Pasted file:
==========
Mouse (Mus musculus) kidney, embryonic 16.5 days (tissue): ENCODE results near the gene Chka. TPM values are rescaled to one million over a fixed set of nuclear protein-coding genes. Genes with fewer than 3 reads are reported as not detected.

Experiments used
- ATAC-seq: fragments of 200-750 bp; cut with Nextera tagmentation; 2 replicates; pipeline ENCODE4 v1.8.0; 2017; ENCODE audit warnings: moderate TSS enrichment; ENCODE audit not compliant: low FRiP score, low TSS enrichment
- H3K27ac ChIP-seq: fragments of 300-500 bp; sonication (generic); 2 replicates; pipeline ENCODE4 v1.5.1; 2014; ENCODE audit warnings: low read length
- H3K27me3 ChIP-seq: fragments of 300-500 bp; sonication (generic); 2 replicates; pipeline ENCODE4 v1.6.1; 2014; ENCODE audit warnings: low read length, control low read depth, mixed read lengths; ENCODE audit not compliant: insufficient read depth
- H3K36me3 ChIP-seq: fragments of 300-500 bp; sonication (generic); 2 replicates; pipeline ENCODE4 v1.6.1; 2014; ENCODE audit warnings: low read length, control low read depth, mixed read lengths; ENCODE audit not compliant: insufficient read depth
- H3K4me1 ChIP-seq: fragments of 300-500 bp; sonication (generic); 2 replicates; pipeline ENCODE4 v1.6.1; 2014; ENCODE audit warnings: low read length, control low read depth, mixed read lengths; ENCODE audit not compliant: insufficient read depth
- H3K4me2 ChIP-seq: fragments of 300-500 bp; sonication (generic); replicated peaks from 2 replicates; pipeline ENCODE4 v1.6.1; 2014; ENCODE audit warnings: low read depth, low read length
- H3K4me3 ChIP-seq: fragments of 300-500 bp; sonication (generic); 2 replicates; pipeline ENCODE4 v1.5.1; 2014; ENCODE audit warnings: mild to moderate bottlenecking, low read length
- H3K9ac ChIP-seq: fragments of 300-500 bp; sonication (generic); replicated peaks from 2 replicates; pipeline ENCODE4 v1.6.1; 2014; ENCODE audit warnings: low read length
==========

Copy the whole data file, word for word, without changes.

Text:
Mouse (Mus musculus) kidney, embryonic 16.5 days (tissue): ENCODE results near the gene Chka. TPM values are rescaled to one million over a fixed set of nuclear protein-coding genes. Genes with fewer than 3 reads are reported as not detected.

Experiments used
- ATAC-seq: fragments of 200-750 bp; cut with Nextera tagmentation; 2 replicates; pipeline ENCODE4 v1.8.0; 2017; ENCODE audit warnings: moderate TSS enrichment; ENCODE audit not compliant: low FRiP score, low TSS enrichment
- H3K27ac ChIP-seq: fragments of 300-500 bp; sonication (generic); 2 replicates; pipeline ENCODE4 v1.5.1; 2014; ENCODE audit warnings: low read length
- H3K27me3 ChIP-seq: fragments of 300-500 bp; sonication (generic); 2 replicates; pipeline ENCODE4 v1.6.1; 2014; ENCODE audit warnings: low read length, control low read depth, mixed read lengths; ENCODE audit not compliant: insufficient read depth
- H3K36me3 ChIP-seq: fragments of 300-500 bp; sonication (generic); 2 replicates; pipeline ENCODE4 v1.6.1; 2014; ENCODE audit warnings: low read length, control low read depth, mixed read lengths; ENCODE audit not compliant: insufficient read depth
- H3K4me1 ChIP-seq: fragments of 300-500 bp; sonication (generic); 2 replicates; pipeline ENCODE4 v1.6.1; 2014; ENCODE audit warnings: low read length, control low read depth, mixed read lengths; ENCODE audit not compliant: insufficient read depth
- H3K4me2 ChIP-seq: fragments of 300-500 bp; sonication (generic); replicated peaks from 2 replicates; pipeline ENCODE4 v1.6.1; 2014; ENCODE audit warnings: low read depth, low read length
- H3K4me3 ChIP-seq: fragments of 300-500 bp; sonication (generic); 2 replicates; pipeline ENCODE4 v1.5.1; 2014; ENCODE audit warnings: mild to moderate bottlenecking, low read length
- H3K9ac ChIP-seq: fragments of 300-500 bp; sonication (generic); replicated peaks from 2 replicates; pipeline ENCODE4 v1.6.1; 2014; ENCODE audit warnings: low read length